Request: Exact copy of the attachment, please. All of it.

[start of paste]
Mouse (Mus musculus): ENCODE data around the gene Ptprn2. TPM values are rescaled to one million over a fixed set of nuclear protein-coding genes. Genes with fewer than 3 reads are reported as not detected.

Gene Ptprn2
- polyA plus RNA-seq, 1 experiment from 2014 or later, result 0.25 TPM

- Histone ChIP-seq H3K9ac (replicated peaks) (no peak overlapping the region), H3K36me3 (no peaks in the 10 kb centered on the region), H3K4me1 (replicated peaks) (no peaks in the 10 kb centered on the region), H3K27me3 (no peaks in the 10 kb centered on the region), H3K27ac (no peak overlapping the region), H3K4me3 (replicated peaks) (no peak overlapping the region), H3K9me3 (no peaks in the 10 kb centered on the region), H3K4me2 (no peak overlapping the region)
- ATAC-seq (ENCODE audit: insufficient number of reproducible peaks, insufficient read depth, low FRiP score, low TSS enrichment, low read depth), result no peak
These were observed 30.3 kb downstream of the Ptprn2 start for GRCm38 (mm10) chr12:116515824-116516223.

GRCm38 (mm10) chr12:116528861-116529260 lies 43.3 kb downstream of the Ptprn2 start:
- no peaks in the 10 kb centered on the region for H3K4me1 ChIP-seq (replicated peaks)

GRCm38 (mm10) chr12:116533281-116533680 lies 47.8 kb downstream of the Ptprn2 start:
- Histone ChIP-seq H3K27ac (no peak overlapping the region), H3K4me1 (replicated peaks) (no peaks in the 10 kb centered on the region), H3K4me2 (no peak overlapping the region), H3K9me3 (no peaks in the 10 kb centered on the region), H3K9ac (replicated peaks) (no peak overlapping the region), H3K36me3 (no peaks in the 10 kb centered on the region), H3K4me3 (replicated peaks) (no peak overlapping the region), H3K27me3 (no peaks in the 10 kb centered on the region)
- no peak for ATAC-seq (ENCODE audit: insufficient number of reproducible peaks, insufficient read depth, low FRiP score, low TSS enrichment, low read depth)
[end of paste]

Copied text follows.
Mouse (Mus musculus): ENCODE data around the gene Ptprn2. TPM values are rescaled to one million over a fixed set of nuclear protein-coding genes. Genes with fewer than 3 reads are reported as not detected.

Gene Ptprn2
- polyA plus RNA-seq, 1 experiment from 2014 or later, result 0.25 TPM

- Histone ChIP-seq H3K9ac (replicated peaks) (no peak overlapping the region), H3K36me3 (no peaks in the 10 kb centered on the region), H3K4me1 (replicated peaks) (no peaks in the 10 kb centered on the region), H3K27me3 (no peaks in the 10 kb centered on the region), H3K27ac (no peak overlapping the region), H3K4me3 (replicated peaks) (no peak overlapping the region), H3K9me3 (no peaks in the 10 kb centered on the region), H3K4me2 (no peak overlapping the region)
- ATAC-seq (ENCODE audit: insufficient number of reproducible peaks, insufficient read depth, low FRiP score, low TSS enrichment, low read depth), result no peak
These were observed 30.3 kb downstream of the Ptprn2 start for GRCm38 (mm10) chr12:116515824-116516223.

GRCm38 (mm10) chr12:116528861-116529260 lies 43.3 kb downstream of the Ptprn2 start:
- no peaks in the 10 kb centered on the region for H3K4me1 ChIP-seq (replicated peaks)

GRCm38 (mm10) chr12:116533281-116533680 lies 47.8 kb downstream of the Ptprn2 start:
- Histone ChIP-seq H3K27ac (no peak overlapping the region), H3K4me1 (replicated peaks) (no peaks in the 10 kb centered on the region), H3K4me2 (no peak overlapping the region), H3K9me3 (no peaks in the 10 kb centered on the region), H3K9ac (replicated peaks) (no peak overlapping the region), H3K36me3 (no peaks in the 10 kb centered on the region), H3K4me3 (replicated peaks) (no peak overlapping the region), H3K27me3 (no peaks in the 10 kb centered on the region)
- no peak for ATAC-seq (ENCODE audit: insufficient number of reproducible peaks, insufficient read depth, low FRiP score, low TSS enrichment, low read depth)